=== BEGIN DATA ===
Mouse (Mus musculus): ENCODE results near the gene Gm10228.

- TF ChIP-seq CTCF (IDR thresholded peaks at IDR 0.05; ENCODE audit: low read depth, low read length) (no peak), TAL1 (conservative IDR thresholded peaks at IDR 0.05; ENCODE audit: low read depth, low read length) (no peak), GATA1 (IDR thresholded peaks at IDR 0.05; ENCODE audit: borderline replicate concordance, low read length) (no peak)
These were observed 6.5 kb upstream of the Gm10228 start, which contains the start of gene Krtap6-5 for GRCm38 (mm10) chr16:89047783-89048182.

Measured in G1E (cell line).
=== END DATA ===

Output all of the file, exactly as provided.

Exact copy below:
Mouse (Mus musculus): ENCODE results near the gene Gm10228.

- TF ChIP-seq CTCF (IDR thresholded peaks at IDR 0.05; ENCODE audit: low read depth, low read length) (no peak), TAL1 (conservative IDR thresholded peaks at IDR 0.05; ENCODE audit: low read depth, low read length) (no peak), GATA1 (IDR thresholded peaks at IDR 0.05; ENCODE audit: borderline replicate concordance, low read length) (no peak)
These were observed 6.5 kb upstream of the Gm10228 start, which contains the start of gene Krtap6-5 for GRCm38 (mm10) chr16:89047783-89048182.

Measured in G1E (cell line).